If there are enough people supporting the cause then this encourages and pushes designers and brands to move their shift their production standards to go with the flow of the sustainable fashion movement.  Even if you leave the conscience factor out of it, it’s just simple business sense to give your customers what they want.  It may take time but nothing ever happens overnight and every movement that is worth anything has to start somewhere.

When buying from sustainable designer clothing brands, you are supporting the brands who have already made a sustainable choice and they really do need the support to make it last.  If the environment and society is something that you care about then letting your fashion represent your mindset and philosophy.


Anything that you can do to support the sustainable fashion movement helps to create change and I’d encourage everyone to make a change to help, however big or small.

Aside from purchasing from brands that have taken the difficult green step, you can also try out some of the following:

  • If there’s a very special designer item that you want, buy it second hand if you can; websites like Vestiaire Collective are great for this and will verify that the item is genuine so you know you’re in safe hands when shopping on there.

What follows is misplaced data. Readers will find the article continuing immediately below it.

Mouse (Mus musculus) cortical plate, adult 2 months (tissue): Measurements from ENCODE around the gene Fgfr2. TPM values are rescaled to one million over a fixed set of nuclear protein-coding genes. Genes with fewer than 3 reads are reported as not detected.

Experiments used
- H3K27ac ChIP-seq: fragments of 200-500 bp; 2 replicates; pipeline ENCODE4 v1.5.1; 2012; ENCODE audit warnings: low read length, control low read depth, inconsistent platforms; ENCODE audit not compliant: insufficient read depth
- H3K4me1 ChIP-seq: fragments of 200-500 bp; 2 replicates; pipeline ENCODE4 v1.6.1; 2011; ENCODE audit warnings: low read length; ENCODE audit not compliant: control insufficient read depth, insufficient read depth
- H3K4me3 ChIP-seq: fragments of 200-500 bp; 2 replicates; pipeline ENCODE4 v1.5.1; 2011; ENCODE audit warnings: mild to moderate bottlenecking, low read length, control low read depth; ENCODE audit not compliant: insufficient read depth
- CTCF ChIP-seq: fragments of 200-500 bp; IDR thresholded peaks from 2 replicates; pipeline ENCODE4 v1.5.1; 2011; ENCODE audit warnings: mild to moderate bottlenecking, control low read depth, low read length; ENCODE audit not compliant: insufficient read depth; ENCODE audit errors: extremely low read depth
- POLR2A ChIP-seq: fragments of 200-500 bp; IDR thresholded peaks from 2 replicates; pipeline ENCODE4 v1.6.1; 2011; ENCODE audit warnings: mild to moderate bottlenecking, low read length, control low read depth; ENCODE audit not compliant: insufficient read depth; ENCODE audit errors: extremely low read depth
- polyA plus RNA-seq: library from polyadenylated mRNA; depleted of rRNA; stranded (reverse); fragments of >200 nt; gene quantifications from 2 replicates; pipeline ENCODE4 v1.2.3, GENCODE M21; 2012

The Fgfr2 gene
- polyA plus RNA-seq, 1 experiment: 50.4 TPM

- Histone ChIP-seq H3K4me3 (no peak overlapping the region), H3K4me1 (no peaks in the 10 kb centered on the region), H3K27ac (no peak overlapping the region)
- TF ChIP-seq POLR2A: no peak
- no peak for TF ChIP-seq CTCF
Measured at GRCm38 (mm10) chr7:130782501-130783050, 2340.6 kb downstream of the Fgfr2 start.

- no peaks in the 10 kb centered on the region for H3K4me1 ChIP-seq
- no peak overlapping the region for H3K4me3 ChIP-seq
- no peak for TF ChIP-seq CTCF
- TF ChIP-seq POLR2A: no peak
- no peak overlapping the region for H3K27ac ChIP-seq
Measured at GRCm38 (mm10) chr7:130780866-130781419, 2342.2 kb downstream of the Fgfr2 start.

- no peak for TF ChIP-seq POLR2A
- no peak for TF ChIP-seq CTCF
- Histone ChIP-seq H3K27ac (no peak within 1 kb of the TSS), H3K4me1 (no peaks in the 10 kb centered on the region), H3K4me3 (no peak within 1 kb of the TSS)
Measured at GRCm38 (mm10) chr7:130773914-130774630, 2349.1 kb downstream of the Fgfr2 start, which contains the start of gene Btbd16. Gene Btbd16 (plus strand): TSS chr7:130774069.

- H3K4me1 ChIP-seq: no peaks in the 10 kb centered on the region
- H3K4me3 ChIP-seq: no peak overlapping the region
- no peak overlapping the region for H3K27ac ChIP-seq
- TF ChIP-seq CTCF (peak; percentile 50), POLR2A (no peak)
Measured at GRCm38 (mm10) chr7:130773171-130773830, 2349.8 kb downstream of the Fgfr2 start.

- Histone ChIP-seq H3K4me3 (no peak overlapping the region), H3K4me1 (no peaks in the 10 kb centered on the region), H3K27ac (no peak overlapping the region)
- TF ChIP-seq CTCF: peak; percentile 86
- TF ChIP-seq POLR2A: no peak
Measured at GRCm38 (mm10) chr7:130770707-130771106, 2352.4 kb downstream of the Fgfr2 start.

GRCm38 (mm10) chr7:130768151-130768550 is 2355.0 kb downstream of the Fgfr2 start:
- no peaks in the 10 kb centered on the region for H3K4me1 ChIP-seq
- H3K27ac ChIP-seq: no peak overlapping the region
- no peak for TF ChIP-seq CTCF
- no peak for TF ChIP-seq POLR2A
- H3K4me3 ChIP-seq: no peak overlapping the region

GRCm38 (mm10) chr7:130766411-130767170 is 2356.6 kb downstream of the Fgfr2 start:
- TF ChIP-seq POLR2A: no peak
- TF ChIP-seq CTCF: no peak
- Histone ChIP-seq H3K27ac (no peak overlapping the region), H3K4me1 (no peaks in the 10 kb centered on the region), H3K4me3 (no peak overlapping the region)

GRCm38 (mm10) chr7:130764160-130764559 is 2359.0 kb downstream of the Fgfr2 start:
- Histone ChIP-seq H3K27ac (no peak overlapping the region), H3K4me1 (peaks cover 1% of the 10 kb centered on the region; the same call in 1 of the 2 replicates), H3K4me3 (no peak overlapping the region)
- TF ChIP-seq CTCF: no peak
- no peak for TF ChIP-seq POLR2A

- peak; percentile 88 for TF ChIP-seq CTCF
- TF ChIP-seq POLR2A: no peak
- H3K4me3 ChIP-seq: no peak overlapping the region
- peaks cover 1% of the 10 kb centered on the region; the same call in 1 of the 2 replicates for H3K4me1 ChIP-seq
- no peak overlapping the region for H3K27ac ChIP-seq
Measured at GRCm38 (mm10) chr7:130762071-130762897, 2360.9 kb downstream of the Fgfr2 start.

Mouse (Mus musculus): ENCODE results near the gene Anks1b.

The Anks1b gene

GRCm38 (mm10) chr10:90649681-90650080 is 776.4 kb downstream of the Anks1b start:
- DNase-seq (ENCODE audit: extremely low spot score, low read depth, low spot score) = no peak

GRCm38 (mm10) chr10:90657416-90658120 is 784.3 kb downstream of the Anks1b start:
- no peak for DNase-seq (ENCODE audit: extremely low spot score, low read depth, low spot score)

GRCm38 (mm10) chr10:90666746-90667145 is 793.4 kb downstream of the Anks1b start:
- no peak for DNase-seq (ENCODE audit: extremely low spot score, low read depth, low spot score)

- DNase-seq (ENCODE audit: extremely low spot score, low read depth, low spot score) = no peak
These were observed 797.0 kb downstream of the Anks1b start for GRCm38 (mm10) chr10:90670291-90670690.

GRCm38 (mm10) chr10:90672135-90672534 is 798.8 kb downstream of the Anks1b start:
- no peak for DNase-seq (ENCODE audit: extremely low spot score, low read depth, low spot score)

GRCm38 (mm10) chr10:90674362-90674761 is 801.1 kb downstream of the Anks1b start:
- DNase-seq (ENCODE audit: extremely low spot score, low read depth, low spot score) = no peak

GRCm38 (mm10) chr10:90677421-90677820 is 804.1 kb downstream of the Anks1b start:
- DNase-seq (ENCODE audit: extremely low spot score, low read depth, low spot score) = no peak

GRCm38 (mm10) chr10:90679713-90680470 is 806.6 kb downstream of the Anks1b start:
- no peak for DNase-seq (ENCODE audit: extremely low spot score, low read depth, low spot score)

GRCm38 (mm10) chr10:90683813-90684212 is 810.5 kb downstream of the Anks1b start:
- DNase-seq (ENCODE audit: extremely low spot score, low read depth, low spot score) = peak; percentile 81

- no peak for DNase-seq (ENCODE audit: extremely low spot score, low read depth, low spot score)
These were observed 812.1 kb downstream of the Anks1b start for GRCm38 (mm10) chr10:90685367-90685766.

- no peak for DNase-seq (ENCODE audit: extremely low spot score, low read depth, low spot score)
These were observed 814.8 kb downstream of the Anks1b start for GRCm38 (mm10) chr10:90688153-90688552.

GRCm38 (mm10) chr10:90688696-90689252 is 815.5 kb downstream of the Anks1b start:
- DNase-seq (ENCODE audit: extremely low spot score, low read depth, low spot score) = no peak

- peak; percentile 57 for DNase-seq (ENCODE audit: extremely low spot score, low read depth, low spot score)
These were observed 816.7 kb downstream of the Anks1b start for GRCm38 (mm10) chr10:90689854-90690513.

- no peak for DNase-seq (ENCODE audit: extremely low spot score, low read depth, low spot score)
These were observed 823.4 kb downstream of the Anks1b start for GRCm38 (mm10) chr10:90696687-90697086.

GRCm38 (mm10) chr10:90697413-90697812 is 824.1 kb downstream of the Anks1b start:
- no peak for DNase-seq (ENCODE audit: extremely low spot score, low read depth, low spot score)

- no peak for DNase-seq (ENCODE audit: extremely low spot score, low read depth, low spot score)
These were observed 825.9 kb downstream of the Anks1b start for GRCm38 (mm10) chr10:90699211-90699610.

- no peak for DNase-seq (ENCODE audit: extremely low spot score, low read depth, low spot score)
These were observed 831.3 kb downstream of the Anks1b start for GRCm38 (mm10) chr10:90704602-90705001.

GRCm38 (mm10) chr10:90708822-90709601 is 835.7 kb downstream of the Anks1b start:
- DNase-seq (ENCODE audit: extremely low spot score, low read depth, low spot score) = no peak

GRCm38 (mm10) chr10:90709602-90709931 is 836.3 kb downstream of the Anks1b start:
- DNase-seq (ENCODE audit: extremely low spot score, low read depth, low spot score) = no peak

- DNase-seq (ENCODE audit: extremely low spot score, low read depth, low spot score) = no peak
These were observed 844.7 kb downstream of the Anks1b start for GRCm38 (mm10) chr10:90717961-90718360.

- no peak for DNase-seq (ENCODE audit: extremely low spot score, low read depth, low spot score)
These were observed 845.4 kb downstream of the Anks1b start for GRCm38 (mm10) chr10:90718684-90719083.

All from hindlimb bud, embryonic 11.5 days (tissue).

• Invest in high quality clothing that will last you a lot of years rather than updating your wardrobe every couple of weeks.
  • Donate or repair your garments instead of throwing them away if there’s a small tear or a button missing.
  • Avoid brands that use animal fur in the creating of their clothing; thankfully a lot of renowned brands are leaving this practice altogether.

While these are not the only aspects of sustainable fashion, they will definitely help you get started on the right path and realise what it’s all about.


I don’t have a huge budget to spend and I love wearing new pieces but even I am doing my bit to support the sustainable fashion movement and have been doing so in recent years.